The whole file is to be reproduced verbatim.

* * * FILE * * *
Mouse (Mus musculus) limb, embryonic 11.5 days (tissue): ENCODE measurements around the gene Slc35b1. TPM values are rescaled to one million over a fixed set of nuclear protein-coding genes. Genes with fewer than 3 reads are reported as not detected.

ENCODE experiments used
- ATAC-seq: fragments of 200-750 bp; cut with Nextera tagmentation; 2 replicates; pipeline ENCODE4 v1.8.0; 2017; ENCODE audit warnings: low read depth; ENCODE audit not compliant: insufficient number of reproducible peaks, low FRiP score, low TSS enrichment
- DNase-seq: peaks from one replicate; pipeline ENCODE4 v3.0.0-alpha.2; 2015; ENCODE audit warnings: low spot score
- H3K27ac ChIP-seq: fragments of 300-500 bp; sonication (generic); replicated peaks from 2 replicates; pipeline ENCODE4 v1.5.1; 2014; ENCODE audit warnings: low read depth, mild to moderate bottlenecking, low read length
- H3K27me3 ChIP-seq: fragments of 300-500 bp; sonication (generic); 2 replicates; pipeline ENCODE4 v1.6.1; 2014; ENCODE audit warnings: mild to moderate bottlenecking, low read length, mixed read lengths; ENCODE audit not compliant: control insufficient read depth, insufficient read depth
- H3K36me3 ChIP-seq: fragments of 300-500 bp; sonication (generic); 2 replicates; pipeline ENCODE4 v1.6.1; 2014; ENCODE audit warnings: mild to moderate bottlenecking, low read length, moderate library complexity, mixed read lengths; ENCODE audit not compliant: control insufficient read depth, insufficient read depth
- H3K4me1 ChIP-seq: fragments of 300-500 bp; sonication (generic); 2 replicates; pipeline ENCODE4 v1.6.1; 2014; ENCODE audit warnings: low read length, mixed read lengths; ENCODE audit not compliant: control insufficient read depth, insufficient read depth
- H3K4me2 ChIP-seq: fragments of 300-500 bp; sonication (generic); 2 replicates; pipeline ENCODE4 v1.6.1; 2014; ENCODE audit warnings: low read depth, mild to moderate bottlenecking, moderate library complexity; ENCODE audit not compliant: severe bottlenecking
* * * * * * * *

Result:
Mouse (Mus musculus) limb, embryonic 11.5 days (tissue): ENCODE measurements around the gene Slc35b1. TPM values are rescaled to one million over a fixed set of nuclear protein-coding genes. Genes with fewer than 3 reads are reported as not detected.

ENCODE experiments used
- ATAC-seq: fragments of 200-750 bp; cut with Nextera tagmentation; 2 replicates; pipeline ENCODE4 v1.8.0; 2017; ENCODE audit warnings: low read depth; ENCODE audit not compliant: insufficient number of reproducible peaks, low FRiP score, low TSS enrichment
- DNase-seq: peaks from one replicate; pipeline ENCODE4 v3.0.0-alpha.2; 2015; ENCODE audit warnings: low spot score
- H3K27ac ChIP-seq: fragments of 300-500 bp; sonication (generic); replicated peaks from 2 replicates; pipeline ENCODE4 v1.5.1; 2014; ENCODE audit warnings: low read depth, mild to moderate bottlenecking, low read length
- H3K27me3 ChIP-seq: fragments of 300-500 bp; sonication (generic); 2 replicates; pipeline ENCODE4 v1.6.1; 2014; ENCODE audit warnings: mild to moderate bottlenecking, low read length, mixed read lengths; ENCODE audit not compliant: control insufficient read depth, insufficient read depth
- H3K36me3 ChIP-seq: fragments of 300-500 bp; sonication (generic); 2 replicates; pipeline ENCODE4 v1.6.1; 2014; ENCODE audit warnings: mild to moderate bottlenecking, low read length, moderate library complexity, mixed read lengths; ENCODE audit not compliant: control insufficient read depth, insufficient read depth
- H3K4me1 ChIP-seq: fragments of 300-500 bp; sonication (generic); 2 replicates; pipeline ENCODE4 v1.6.1; 2014; ENCODE audit warnings: low read length, mixed read lengths; ENCODE audit not compliant: control insufficient read depth, insufficient read depth
- H3K4me2 ChIP-seq: fragments of 300-500 bp; sonication (generic); 2 replicates; pipeline ENCODE4 v1.6.1; 2014; ENCODE audit warnings: low read depth, mild to moderate bottlenecking, moderate library complexity; ENCODE audit not compliant: severe bottlenecking